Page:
It was common for Tatiana to bring up politics in class.  After all, she belonged to our generation:  of curious and passionate, and justifiably confused.  But that morning, she would remain silent, stunning all of us with the expectations of the worst.  And she would stare out of the window while burying her chin into the cream-colored crocheted shawl wrapped around her magnificent, mighty shoulders.

Inspired by a thought, every once in a while, she would look at us and inhale, as if grasping enough air to deliver the news.  Breathlessly, we watched her.

Caution:  Courage at work.  

But she would lose the train of thought, tear up again and bury her face in the shawl.  After the longest minutes of our assuming the worst, Tatiana left the classroom; and none of us would see her again.

But I would — in my last night’s dream, about walking into a room full of beautiful women.

There were a few from my college years:  Of various heritages, they were American-born, opinionated and seemingly fearless:  The tall one, with an Irish brogue, had been known to lead her life along a courageous path of rebelling against the confines of tradition. The quiet brunette, cradling her little girl in the corner — under a tent of her long East Indian hair — had been burdened with the most gentle of hearts I had ever loved.  And I had loved her the most — and oh, for so very long! And I had known the brown, graceful one with the pixie haircut very little back then.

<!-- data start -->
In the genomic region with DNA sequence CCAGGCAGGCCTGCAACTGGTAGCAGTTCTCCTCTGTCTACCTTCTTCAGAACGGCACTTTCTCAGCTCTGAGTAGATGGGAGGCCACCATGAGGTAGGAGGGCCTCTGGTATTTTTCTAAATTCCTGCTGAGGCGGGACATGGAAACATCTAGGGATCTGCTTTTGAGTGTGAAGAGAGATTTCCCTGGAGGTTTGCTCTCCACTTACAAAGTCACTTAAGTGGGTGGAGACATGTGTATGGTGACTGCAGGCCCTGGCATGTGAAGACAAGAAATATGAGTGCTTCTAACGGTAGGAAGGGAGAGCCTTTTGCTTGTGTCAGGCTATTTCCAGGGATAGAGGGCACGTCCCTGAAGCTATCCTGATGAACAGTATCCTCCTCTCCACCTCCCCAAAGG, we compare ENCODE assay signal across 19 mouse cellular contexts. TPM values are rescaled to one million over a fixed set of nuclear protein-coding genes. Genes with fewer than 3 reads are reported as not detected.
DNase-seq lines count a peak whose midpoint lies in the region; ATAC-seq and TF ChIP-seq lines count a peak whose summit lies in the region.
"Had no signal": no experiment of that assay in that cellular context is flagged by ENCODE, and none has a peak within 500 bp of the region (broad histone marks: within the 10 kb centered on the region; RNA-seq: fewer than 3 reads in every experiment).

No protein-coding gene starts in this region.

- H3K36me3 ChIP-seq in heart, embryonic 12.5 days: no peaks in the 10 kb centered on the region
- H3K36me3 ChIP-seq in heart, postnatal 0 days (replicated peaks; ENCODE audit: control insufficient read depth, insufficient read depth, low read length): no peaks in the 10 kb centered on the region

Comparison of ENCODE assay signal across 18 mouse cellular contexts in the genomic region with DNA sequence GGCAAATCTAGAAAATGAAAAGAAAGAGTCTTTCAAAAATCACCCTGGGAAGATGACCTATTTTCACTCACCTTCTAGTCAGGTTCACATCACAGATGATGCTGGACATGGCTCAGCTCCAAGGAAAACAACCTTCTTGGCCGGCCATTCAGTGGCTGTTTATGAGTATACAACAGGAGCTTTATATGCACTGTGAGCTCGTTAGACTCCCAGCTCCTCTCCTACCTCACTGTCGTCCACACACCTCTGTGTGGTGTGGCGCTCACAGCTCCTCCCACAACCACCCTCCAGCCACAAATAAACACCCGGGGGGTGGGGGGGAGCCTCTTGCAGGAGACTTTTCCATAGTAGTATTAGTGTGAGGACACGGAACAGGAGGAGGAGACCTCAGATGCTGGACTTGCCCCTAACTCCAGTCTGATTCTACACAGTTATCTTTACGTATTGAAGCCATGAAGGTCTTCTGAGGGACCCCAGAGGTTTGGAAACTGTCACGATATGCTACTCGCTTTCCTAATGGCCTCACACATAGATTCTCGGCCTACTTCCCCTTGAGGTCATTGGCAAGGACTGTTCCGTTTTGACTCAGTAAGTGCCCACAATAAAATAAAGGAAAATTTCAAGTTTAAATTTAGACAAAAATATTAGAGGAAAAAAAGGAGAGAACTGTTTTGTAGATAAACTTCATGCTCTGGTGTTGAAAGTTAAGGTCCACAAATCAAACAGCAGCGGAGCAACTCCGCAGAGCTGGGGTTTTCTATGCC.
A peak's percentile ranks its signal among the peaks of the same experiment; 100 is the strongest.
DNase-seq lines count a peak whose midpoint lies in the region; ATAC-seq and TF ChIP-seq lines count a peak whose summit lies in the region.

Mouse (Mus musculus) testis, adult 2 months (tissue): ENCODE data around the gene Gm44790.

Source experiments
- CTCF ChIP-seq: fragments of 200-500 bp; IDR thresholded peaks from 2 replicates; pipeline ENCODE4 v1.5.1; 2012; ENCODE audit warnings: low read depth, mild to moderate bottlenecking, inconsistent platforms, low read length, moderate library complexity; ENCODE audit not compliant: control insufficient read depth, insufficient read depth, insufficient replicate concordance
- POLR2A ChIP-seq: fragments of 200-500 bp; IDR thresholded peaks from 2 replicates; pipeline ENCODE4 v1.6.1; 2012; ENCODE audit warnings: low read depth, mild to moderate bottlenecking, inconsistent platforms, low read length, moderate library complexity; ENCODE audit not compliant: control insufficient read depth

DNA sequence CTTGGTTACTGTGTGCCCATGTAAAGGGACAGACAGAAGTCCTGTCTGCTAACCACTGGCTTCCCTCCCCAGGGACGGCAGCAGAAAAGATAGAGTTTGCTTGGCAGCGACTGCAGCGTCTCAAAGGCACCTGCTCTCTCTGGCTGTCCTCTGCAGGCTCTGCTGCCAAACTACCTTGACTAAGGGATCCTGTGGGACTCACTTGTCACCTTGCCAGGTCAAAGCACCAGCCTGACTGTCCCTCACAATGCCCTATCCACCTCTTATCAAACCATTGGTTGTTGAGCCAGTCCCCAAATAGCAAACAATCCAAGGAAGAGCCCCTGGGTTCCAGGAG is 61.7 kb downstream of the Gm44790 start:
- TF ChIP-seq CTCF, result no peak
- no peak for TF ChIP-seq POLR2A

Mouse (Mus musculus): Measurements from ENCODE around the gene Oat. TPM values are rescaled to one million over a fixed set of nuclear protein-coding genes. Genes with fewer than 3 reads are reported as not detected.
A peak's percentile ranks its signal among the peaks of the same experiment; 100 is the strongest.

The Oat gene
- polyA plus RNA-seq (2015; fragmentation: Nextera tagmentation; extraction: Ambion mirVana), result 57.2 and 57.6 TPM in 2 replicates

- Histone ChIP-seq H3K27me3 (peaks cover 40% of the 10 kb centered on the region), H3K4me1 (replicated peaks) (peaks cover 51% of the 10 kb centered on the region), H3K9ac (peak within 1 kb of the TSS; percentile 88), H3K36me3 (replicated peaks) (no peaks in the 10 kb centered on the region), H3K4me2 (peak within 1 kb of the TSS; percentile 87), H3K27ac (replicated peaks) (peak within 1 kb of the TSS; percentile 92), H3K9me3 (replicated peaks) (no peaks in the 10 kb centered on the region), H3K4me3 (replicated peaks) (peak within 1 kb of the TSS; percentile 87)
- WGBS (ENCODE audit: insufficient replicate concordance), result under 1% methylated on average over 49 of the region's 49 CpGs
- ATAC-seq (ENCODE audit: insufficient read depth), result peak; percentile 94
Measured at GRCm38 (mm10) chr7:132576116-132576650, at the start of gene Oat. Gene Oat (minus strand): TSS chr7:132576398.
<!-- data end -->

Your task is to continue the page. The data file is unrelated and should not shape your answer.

A handful of others came along after my most innocent years of womanhood.

The one who stood up to applaud me had recently left for her homeland:  She had always been luminous and proud, in the way of an African queen.  She wore a heavy necklace when she left for her odyssey:  something borrowed from the neck of Nefertiti.  And she wore that again, in my dream.

The poetess who had guided me toward a path of quiet victory had borrowed a headdress from my favorite writer of Caribbean descent.  And she walked to the front of the room to introduce me.  

I struggled with the door for a moment, then pushed it with my hip. There is nothing in the world that won’t obey a woman’s hip!  On it, we bounce our children, or carry the weight of our unhappy burdens.  With it, we can dislodge any jam in our way; make a man lose his sleep over it, or find his rest — in its soft curvature.

“Well…  That’s been conquered,” I said to the women, once I turned around.  They laughed:  A sound that may have made me smile in my sleep.

While the laughter subsided, I studied the floor under my feet: